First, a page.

Wallingford’s family’s post WWII experience included housing discrimination. There were ads in papers stating that Japanese Americans not welcome in Hood River. Her and her parents moved to Portland but could not find work. Some Jewish families were more willing to hire nonwhites but paid them less. The family tried to buy house in 1959 but they were not welcome by neighbors so they moved to South East Portland.
The last half dozen stops of the tour included:
- The New Columbia / Columbia Villa neighborhood which includes the Charles Jordan Community Center; Jordan was the first black city commissioner in Portland. Currently there are 22 countries represented and 13 languages spoken in the area.
- The site of the Chinese Garden Community from the early 1900s which was shut down by the city – OHS OrHi 12176
- Romani Round Up: during the 1940s the Portland Mayor received federal funds to remove the Gypsy community.
- Golden West Hotel: a hotel built for African American railroad workers; it was the largest black owned hotel west of the Mississippi.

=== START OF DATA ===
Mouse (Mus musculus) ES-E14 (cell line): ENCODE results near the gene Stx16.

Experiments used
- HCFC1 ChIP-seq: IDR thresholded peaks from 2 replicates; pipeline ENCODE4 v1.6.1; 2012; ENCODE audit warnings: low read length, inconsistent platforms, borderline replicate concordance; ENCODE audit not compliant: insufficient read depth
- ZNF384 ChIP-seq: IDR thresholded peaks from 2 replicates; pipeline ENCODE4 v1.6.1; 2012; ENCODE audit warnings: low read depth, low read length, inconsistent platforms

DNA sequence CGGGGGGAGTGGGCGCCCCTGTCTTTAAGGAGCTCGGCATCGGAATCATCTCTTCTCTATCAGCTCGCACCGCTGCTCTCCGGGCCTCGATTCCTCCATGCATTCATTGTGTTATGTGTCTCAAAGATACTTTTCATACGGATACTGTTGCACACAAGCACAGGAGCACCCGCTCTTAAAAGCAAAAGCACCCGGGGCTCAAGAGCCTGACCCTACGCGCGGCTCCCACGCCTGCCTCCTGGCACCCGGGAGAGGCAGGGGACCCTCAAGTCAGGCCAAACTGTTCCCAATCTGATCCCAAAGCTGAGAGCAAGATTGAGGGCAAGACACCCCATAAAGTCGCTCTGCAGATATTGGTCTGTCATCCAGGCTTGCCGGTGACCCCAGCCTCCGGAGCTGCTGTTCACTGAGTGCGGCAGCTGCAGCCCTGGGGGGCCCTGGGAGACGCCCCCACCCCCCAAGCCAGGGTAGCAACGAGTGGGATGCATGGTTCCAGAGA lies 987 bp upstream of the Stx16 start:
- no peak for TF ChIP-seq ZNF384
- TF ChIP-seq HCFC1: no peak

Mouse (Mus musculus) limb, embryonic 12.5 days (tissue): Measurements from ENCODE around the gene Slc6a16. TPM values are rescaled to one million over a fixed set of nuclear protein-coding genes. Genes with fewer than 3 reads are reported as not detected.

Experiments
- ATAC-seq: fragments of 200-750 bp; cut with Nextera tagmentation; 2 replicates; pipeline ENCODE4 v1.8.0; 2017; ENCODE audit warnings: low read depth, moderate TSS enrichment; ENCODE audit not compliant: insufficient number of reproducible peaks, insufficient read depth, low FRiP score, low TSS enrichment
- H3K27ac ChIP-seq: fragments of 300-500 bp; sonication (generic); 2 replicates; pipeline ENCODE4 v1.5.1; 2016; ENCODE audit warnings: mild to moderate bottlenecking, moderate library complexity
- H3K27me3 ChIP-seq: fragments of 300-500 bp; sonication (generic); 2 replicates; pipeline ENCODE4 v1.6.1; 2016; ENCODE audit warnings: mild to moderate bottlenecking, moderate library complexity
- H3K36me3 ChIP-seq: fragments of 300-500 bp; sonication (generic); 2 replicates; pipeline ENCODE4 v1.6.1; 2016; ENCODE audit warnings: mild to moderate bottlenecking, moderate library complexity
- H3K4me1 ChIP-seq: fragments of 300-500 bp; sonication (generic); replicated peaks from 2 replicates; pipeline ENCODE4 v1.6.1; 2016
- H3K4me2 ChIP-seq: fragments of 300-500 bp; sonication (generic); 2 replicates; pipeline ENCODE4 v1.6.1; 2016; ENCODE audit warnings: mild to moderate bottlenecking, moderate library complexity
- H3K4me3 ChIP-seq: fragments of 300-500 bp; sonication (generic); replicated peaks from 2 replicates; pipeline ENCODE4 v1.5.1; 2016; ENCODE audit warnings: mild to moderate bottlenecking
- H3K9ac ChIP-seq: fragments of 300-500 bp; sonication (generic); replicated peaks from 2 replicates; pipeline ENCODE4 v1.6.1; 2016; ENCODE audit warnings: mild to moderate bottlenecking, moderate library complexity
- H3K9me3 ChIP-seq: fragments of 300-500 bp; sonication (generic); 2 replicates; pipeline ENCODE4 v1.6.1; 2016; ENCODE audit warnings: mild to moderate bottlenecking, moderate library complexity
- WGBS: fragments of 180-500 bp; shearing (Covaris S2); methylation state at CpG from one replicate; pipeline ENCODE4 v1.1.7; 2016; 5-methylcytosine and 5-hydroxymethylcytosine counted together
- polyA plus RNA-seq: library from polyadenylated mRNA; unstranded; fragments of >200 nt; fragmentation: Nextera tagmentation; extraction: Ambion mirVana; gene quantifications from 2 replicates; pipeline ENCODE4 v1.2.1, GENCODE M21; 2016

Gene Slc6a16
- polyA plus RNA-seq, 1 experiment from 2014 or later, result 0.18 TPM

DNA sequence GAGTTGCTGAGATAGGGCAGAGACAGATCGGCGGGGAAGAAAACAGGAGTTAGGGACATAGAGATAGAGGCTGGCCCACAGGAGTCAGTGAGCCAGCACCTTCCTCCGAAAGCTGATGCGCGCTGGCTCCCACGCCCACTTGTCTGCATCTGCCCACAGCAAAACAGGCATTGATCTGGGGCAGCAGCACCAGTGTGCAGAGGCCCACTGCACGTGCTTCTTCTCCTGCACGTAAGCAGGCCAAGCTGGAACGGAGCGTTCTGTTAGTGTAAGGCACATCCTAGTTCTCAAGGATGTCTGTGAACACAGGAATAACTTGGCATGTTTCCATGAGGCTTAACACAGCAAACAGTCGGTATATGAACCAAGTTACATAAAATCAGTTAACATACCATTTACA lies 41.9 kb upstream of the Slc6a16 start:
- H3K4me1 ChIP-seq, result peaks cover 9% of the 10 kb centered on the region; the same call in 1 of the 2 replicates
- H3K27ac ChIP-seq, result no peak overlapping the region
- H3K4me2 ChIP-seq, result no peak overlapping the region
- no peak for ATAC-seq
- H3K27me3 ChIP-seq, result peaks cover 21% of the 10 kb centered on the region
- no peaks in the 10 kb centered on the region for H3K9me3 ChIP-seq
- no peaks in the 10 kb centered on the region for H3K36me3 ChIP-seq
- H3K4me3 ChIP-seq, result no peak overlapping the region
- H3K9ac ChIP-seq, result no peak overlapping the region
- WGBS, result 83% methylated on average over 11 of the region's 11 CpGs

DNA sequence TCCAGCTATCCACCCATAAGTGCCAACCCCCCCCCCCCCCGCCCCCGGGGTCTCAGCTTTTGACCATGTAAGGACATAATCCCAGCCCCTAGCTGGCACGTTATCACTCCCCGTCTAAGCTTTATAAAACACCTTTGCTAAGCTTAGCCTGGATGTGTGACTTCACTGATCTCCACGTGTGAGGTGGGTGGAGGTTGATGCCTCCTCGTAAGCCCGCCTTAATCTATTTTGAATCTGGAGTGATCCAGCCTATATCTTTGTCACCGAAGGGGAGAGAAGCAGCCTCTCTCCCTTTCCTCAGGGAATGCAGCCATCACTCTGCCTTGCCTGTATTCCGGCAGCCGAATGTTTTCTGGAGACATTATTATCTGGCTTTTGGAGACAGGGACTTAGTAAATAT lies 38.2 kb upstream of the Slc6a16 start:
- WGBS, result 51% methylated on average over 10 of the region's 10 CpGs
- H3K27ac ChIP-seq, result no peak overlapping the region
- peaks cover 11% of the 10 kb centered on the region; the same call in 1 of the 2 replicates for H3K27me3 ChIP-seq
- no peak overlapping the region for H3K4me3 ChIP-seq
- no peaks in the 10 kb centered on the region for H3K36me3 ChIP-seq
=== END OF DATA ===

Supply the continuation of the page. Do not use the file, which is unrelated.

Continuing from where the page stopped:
- Chinatown Gate: the gate was dedicated in 1986.
- Site of Seraw Murder, a hate crime in 1988. Special speaker Jan Ferguson explained that in the 1980s there was a wave of immigrants from Ethiopia and at the same time Portland developed a racist skin head movement – East Side White Pride was a hate group. The area near Belmont was a violent area. In November of 1988 an Ethiopian man, Mulugeta Seraw, was coming home from work when he came across a group of skin heads. A fight broke out and Seraw was beaten with a bat. Three men were charged with hate crimes based on the hate crime law. Since 1997 Portland designated a hate crime agent to prevent and investigate hate crimes.
Current Efforts regarding Fair Housing Issues
- ½ of fair housing issues are related to disabilities; the types of disabilities have increased in recent years.
- Post 1990s, in terms of design in construction, buildings are required to meet certain standards for new homes for ADA compliance i.e. doors cannot be too narrow and there can be no barriers to certain areas of the building.
Purpose of Tour
People sometimes don’t choose where to live; discrimination and displacement tell a lot about the social history of a city. As community members we need to be vigilant for others’ civil rights in addition to our own.
For more information about the tour be sure to check out the Fair Housing Council of Oregon tours webpage